Nyangori was a nickname for the Terik community derived from the Luo community. The Terik, being pastoralists used to invade the Luo areas for pasture during the drought seasons of yonder. On the way back home, the Terik would bring with them cowpeas, a crop known to the Luo people as “ngor”. Hence the name Nyang’ori was derived from the word “ngor” literarily meaning the people of the cowpeas.

As at now, the name Nyangóri is synonymous with the Pentecostal Bible College and Nyangóri Boys High School. I am a Nyangóri alumnus. This school will hold a greater part of my youthful memories. Nyangóri is located on the Kisumu-Kakamega road, at Kiboswa. Kiboswa is a unique market, it is located in three provinces, Nyanza, Rift Valley and Western – now Kusumu, Nandi and Vihiga Counties. Nyangóri high is on the western (Vihiga County) part of the market.

The area is located in a place where water scarcity is the norm. The people around the school are used to dry taps, mostly from December to March every year. The water supply of the area comes from a far off place, Sosian, which happens to experience drought during this period and hence lack of the basic commodity both to the local community and the school. As students in this school, we had to learn the art of survival. At times, when the situation was too extreme for the school to cop, we were allowed to leave the school every evening to go and take a bath and collect some water in a “river” some few kilometers away. We used to love these trips as they freed us from the school bondages and we had plenty of time to socialize with the villagers and the “girls” from the neighborhood school, Kapsengére Secondary School, who were also facing the same situation. Back to school, we carried buckets full of water, but we could only manage to reach our dormitories with half the buckets as the route of passage was hilly and covered with stones all over.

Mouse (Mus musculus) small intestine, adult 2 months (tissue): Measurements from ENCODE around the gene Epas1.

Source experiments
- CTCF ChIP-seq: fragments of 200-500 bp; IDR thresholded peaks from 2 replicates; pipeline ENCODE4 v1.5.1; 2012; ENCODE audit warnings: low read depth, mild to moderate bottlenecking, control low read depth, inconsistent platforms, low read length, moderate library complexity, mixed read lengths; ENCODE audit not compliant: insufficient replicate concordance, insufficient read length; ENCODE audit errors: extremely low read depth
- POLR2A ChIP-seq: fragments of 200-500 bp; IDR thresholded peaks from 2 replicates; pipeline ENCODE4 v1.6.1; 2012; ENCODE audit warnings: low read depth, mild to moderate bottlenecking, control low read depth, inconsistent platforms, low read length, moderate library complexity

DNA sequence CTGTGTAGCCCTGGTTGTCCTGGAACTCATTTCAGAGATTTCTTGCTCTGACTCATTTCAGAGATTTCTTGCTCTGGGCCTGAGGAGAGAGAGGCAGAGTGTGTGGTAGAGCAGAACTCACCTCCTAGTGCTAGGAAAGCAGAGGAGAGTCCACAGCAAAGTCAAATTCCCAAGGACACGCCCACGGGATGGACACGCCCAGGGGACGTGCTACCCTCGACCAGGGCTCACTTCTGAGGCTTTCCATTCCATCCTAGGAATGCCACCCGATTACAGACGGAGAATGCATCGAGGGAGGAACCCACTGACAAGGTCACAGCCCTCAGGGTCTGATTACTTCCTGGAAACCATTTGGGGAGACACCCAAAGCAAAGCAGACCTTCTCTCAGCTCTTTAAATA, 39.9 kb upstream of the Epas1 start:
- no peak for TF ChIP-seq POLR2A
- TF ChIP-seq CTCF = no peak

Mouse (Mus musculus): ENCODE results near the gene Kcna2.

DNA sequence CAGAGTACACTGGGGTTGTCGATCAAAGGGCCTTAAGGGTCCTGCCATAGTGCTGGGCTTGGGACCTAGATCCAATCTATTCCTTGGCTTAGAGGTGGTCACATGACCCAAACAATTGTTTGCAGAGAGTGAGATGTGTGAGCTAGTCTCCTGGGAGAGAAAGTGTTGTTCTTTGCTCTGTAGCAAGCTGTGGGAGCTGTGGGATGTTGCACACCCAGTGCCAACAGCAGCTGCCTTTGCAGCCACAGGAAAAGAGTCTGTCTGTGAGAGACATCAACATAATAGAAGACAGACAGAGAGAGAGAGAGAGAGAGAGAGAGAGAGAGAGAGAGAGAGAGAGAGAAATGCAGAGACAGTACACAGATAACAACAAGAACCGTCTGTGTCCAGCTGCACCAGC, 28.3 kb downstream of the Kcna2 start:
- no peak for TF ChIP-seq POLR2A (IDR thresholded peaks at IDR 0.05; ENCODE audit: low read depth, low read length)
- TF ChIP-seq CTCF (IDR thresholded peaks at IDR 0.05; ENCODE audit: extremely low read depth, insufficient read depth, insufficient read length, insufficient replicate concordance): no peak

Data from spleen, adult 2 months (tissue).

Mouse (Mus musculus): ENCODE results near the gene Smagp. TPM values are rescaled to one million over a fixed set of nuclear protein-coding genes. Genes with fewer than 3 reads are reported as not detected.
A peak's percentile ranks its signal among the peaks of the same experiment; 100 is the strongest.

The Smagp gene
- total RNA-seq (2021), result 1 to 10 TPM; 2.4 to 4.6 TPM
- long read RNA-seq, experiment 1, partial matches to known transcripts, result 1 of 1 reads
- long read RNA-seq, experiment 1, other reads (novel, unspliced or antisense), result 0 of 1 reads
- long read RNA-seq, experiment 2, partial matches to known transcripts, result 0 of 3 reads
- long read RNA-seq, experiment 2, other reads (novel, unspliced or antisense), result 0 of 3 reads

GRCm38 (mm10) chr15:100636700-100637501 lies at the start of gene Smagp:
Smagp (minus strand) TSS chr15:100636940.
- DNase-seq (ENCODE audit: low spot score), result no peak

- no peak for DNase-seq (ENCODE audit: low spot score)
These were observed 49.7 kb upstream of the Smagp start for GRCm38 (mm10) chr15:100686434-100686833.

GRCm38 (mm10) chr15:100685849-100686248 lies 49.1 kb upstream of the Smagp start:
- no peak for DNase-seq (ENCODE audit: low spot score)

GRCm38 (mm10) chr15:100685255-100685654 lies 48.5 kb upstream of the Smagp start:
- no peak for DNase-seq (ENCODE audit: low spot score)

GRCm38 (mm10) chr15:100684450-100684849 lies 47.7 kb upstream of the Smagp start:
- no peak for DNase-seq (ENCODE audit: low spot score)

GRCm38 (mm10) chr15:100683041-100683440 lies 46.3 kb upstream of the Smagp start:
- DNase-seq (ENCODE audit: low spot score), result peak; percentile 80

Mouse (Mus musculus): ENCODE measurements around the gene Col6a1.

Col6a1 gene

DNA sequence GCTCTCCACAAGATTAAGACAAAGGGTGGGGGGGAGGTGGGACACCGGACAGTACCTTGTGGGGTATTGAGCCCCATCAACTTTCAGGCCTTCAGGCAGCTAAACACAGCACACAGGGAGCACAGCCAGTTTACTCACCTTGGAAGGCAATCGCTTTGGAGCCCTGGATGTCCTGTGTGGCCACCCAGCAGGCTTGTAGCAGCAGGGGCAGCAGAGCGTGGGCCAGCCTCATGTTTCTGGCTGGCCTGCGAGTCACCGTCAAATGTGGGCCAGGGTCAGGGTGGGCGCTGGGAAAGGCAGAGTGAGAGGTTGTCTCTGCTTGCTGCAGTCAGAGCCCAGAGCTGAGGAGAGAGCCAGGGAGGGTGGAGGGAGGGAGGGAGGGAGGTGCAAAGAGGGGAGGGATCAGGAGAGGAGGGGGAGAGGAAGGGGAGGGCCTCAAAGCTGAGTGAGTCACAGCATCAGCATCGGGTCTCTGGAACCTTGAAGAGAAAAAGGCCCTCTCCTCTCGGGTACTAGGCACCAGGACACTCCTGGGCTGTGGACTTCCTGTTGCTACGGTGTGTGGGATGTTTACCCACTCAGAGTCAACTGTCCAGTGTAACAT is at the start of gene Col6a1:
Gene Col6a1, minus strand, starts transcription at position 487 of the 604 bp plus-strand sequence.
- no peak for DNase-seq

Washing of clothes in school was only done once. There was a “supermarket”, the cloth-lines, where the older students could literally go over and exchange their dirty shirts with clean ones. This affected the form ones so much as their shirts were still new and presentable, espencially during school outings and visits.

Cups and plates were never cleaned, they were wiped off after every meal by use of tissue paper. The buckets/basins where the water was stored were multipurpose, for washing, bathing and storage for drinking water.

Free-walks on sundays after every fortynight were the best thing to have happened to us. This was the day for visiting the market and looking for mandazis, omena and fish. Those from around the school were prohibited as they had a tendency to go home yet no one was allowed to visit home at such a time.

Church services were great, especially the ones where we had to go over to the Mission’s boma church. We would scrum our way out the tiny gate and through the church doors, knocking over the old men and women who were just leaving the church after their morning service.

Other than the occasional music on the school cassete player, entertainment was a boring event; these Saturday evenings were characterized with too much to watch Naija stuff. Those who felt they could not take this, had the option of either being in class for the evening or going to the Saturday prayer sessions by the Christian union. After ten in the evening, the form one’s and two’s could be physically shown the door outta the entertainment hall, which also served as a dining hall, to leave the “mature” students for the occasional porn movie one had carried over.

Friday evenings were a nightmare for the form one’s. Each and every form one was to produce a bucket full of water, no matter the season. The dorm captains made sure the water is available for use for cleaning the dorm in readiness for the dorm check up, conducted every Saturday, and the results of the top dorm announced at the assembly every monday….

to be ontinued….


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